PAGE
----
Office for National Statistics follow-up written evidence to the Welsh Parliament’s Culture, Welsh Language and Communications Committee’s inquiry on the 2021 Census

Dear Ms Sayed,

Thank you for inviting the Office for National Statistics (ONS) to give evidence to the Committee on 18 April.

At the session, I committed to providing some further information in response to questions around data security. I understand there were also questions on Armed Forces, Volunteering and Income data that time did not allow for on the day.

In response, I attach a brief note which summarises ONS’ current position on these issues.

Yours sincerely,

Iain Bell
Deputy National Statistician and Director General, Population and Public Policy
Office for National Statistics


In December 2017, we published an update on our topic research for the 2021 Census which contains details on our testing and evaluation to date on a number of Census topics.

Armed Forces data

In October 2017, ONS announced that it would recommend the inclusion of a question on the Armed Forces in the 2021 Census for England and Wales. Our research and consultation have established that there is a clear need for information on the Armed Forces and Veteran community.

Central and local government have told us they need information on the Armed Forces and Veteran community to fulfil their commitments under the Armed Forces Covenant. Services and support need to be delivered to the Armed Forces community in areas such as health, housing, qualifications, employment and others. Administrative data provides some of the data required, but not all.

ONS have developed and successfully tested a Census question, which we hope will meet the needs of decision-makers. We therefore intend to recommend inclusion of this topic in the 2021 Census.


We have designed two different questions on volunteering. In both rounds of testing, respondents had difficulty matching their volunteering activities to a response option. Results of the Census Test Evaluation Survey suggest challenges to collect information of sufficient quality to meet the user need. Alongside this, our understanding of user needs for other topics has grown. And so, to manage respondent burden and meet space constraints on the paper questionnaire, we intend to recommend not collecting information on volunteering in the 2021 Census.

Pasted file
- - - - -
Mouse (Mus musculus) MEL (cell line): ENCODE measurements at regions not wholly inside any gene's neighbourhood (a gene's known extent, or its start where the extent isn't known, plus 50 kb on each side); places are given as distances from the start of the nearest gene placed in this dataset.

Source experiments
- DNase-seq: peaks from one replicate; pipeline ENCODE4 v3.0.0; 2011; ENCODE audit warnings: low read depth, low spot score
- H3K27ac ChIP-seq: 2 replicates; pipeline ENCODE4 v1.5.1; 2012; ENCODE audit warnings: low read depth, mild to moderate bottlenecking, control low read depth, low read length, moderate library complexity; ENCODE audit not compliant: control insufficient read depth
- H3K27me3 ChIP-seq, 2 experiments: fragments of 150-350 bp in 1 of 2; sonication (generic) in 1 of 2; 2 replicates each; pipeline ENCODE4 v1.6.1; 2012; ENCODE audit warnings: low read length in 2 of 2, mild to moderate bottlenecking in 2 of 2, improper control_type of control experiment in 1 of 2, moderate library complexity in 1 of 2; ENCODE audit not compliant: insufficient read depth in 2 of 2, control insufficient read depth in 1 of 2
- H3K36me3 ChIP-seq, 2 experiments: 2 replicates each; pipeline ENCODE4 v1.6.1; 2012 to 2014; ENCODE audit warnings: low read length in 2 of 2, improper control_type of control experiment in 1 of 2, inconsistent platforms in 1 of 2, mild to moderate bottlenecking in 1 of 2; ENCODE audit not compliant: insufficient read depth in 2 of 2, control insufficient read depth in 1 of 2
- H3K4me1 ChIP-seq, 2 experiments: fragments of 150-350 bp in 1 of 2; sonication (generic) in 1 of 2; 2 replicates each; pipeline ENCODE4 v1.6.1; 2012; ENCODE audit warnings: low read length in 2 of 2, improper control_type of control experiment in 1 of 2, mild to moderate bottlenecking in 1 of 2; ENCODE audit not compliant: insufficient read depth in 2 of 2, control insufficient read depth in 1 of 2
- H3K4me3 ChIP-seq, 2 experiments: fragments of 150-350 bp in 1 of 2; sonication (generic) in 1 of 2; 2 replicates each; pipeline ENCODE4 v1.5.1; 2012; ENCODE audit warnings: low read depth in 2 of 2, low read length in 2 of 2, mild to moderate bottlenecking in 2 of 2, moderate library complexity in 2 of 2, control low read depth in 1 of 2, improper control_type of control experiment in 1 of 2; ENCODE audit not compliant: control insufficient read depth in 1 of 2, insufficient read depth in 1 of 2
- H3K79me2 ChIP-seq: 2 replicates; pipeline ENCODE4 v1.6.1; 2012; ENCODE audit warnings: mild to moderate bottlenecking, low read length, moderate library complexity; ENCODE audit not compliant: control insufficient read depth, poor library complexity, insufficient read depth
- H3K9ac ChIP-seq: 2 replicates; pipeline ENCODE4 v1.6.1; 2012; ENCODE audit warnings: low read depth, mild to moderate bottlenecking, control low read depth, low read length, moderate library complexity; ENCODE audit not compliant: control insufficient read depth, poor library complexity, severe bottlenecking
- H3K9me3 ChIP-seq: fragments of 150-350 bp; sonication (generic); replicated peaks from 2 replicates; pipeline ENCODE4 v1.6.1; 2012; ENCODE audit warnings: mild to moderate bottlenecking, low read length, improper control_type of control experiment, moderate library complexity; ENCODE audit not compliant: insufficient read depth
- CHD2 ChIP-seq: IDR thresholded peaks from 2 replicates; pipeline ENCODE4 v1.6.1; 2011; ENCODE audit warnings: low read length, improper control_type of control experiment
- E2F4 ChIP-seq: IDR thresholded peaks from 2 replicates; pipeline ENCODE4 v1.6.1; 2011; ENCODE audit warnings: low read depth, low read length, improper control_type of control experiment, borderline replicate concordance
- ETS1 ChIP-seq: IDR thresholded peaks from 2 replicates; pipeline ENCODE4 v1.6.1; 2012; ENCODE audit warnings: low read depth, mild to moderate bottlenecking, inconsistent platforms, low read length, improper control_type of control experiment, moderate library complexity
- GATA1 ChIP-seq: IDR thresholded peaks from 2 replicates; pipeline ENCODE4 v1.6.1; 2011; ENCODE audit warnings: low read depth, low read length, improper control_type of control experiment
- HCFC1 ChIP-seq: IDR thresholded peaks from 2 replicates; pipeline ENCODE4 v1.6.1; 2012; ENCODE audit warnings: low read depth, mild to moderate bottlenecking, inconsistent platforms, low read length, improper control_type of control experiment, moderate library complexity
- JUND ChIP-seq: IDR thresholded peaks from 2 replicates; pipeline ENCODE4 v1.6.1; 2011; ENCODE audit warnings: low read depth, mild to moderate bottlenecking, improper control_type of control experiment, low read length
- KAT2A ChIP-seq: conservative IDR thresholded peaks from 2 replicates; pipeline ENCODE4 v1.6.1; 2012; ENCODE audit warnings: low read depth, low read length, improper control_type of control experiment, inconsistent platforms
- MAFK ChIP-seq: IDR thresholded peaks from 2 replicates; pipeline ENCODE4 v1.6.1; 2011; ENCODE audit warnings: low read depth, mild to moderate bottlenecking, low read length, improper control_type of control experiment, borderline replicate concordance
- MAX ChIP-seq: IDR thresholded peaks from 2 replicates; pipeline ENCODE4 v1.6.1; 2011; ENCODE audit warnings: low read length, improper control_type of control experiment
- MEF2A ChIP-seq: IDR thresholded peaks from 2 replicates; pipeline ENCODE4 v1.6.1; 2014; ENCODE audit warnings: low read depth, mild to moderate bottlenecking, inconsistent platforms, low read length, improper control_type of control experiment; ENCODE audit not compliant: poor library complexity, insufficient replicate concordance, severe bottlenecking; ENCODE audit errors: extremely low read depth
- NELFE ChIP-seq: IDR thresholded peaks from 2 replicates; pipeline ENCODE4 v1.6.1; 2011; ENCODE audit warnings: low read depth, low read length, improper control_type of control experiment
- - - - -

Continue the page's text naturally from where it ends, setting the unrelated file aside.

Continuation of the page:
We are currently researching how to provide this data by other means. Our economic well-being team are leading an area of work to understand the value of unpaid work, including volunteering.
Valuations of unpaid work are produced in the Household Satellite Accounts which was released in 20164 and provided data from 2005 to 2014. The team also use time-use data to understand the
division of unpaid labour within households and are now planning a new time use survey to further develop and modernise these statistics.


ONS will not recommend that questions about personal income or household income be included in the 2021 Census for England and Wales. Our testing has shown that including a question on income within the Census negatively impacts on response rates, and undermines the quality of data. Instead, we are carrying out research to see if it is feasible to produce income statistics using administrative data.

Our current focus is on producing small area income outputs and understanding the precise user needs for the definition of income. We’ll then extend the research to multivariate outputs.

We are encouraged that our early analysis using administrative data broadly reflects the patterns we expect to see regarding income.

Data access and security

ONS has a strong record in protecting and safeguarding the security of data and information supplied to the Census, not least in its rigorous protection of personal Census information collected over the past 200 years. ONS successfully outsourced census services in 1991 (e.g. publicity, distribution), in 2001 (e.g. postal services, questionnaire printing, questionnaire scanning, data capture and coding as well as the census call centre and helpline) and in 2011 (e.g. publicity, questionnaire printing, postal services, questionnaire scanning, data capture and coding, census helpline, field staff recruitment, payment and training).